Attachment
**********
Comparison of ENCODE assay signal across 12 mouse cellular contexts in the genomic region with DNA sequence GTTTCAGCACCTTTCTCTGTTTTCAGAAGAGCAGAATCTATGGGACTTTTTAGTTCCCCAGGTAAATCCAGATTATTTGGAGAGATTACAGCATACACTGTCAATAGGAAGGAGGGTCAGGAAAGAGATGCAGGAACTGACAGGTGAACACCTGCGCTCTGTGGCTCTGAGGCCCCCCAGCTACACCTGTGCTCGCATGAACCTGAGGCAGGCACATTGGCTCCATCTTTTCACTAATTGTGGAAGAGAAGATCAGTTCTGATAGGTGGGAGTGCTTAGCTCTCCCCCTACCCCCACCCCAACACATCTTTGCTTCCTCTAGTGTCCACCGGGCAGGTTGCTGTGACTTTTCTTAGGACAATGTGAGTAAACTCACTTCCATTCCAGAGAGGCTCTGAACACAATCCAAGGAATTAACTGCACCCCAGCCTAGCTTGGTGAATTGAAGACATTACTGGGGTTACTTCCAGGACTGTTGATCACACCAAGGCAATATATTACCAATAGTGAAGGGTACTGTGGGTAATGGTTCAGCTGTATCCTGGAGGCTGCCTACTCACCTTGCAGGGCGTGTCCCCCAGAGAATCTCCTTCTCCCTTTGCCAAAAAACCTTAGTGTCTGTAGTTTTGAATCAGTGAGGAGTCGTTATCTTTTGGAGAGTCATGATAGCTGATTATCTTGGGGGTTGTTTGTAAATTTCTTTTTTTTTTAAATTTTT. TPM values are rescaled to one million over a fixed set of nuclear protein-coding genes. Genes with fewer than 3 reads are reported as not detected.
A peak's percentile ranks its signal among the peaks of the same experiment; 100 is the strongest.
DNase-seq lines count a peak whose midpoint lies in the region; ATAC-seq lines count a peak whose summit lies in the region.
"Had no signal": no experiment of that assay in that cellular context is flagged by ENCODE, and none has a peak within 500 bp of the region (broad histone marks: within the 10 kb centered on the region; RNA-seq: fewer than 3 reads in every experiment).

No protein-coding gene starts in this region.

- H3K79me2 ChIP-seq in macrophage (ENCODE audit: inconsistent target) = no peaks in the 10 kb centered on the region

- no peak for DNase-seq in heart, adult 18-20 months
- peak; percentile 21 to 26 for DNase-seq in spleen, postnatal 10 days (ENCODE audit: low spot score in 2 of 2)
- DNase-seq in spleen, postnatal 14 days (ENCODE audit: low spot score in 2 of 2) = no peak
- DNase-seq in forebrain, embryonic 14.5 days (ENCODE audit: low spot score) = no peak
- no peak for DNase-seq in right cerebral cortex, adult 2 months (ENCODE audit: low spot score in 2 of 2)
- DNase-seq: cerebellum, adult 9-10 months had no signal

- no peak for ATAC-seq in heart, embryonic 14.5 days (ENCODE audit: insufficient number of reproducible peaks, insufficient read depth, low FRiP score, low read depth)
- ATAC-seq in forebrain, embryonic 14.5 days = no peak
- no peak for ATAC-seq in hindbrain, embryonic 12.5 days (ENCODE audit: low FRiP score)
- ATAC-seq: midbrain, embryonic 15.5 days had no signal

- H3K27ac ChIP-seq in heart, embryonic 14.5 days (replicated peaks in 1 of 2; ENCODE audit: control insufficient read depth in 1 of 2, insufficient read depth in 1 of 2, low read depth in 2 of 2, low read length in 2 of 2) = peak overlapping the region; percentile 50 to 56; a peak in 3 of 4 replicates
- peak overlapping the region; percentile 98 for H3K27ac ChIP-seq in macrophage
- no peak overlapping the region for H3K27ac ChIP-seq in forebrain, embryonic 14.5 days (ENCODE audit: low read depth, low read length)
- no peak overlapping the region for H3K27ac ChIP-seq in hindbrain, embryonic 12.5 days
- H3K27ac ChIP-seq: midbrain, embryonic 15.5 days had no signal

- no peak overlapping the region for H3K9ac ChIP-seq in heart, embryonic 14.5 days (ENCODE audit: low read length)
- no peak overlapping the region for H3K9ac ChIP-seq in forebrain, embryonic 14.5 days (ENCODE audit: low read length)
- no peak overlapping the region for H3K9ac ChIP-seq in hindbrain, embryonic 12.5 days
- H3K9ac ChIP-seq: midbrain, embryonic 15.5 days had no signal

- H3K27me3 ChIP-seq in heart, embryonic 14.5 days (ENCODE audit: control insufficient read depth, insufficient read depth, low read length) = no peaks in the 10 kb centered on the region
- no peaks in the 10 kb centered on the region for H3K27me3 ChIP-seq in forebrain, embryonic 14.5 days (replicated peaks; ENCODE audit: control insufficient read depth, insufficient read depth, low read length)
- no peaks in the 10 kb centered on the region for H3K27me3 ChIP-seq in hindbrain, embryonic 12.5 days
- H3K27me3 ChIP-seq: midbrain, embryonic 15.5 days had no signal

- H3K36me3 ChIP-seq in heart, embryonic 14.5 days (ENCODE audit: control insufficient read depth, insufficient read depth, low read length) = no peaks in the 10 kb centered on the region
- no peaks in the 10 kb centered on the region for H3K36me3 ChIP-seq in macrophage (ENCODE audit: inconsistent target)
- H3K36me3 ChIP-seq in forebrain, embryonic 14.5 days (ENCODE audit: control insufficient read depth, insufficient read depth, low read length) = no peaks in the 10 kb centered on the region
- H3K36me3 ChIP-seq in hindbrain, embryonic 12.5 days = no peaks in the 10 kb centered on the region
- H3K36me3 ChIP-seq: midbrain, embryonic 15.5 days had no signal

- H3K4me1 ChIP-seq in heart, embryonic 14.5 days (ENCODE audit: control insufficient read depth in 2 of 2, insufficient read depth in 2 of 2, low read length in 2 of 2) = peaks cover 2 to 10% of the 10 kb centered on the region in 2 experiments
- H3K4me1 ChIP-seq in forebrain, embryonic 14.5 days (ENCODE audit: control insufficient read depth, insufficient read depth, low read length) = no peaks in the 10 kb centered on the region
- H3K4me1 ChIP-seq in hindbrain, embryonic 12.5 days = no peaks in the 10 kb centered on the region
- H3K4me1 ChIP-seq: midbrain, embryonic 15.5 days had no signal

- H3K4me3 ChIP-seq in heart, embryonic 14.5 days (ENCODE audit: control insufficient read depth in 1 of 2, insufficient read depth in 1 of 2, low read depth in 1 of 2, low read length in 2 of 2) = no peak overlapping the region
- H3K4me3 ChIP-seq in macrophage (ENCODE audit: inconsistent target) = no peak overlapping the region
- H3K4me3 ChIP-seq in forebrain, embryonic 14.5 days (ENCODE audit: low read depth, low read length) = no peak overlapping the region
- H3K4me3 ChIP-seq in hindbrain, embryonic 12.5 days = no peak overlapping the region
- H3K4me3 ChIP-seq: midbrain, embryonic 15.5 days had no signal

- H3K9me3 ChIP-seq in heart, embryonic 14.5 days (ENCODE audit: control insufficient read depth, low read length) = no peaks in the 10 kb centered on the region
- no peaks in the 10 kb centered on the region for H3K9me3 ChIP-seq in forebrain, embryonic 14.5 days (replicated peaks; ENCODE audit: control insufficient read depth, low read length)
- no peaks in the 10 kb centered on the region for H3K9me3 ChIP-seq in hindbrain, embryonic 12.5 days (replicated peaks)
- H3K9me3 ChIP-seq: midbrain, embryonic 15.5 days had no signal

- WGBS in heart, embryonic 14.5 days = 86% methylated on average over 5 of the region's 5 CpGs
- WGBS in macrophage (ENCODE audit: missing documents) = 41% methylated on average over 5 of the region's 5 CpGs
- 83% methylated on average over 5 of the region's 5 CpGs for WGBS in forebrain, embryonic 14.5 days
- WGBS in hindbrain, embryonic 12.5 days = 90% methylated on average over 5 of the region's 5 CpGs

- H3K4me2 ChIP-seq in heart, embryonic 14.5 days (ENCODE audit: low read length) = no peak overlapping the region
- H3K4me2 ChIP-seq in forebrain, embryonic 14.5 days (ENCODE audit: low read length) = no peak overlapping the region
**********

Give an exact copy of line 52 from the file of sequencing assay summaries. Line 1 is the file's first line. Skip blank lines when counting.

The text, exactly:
- H3K4me2 ChIP-seq in heart, embryonic 14.5 days (ENCODE audit: low read length) = no peak overlapping the region